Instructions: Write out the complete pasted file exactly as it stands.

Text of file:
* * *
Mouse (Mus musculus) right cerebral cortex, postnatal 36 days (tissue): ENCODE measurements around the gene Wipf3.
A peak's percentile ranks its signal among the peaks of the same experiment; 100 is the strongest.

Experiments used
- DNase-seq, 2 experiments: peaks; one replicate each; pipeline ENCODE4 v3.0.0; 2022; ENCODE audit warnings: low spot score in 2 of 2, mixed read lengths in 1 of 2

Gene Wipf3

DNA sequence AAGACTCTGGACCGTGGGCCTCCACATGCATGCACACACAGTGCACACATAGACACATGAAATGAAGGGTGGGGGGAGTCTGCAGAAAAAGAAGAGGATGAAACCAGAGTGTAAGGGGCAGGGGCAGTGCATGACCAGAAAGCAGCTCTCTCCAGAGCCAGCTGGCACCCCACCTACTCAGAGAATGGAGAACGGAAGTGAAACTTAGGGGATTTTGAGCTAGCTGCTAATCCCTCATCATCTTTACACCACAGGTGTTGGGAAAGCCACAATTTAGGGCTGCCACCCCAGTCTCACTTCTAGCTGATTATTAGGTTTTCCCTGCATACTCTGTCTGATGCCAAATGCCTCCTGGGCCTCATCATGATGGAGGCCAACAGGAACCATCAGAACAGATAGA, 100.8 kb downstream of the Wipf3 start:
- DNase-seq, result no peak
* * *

Mouse (Mus musculus) right cerebral cortex, postnatal 36 days (tissue): ENCODE measurements around the gene Wipf3.
A peak's percentile ranks its signal among the peaks of the same experiment; 100 is the strongest.

Experiments used
- DNase-seq, 2 experiments: peaks; one replicate each; pipeline ENCODE4 v3.0.0; 2022; ENCODE audit warnings: low spot score in 2 of 2, mixed read lengths in 1 of 2

Gene Wipf3

DNA sequence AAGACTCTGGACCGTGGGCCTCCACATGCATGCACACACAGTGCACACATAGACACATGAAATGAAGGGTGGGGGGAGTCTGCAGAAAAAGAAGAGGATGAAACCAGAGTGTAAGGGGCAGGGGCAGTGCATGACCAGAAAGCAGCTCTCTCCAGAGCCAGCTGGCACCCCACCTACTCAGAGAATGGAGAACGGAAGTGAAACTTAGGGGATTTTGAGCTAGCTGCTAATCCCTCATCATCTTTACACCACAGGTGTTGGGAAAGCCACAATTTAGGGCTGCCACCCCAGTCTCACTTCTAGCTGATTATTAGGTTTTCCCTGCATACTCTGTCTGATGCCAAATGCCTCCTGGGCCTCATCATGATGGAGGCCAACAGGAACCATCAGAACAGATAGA, 100.8 kb downstream of the Wipf3 start:
- DNase-seq, result no peak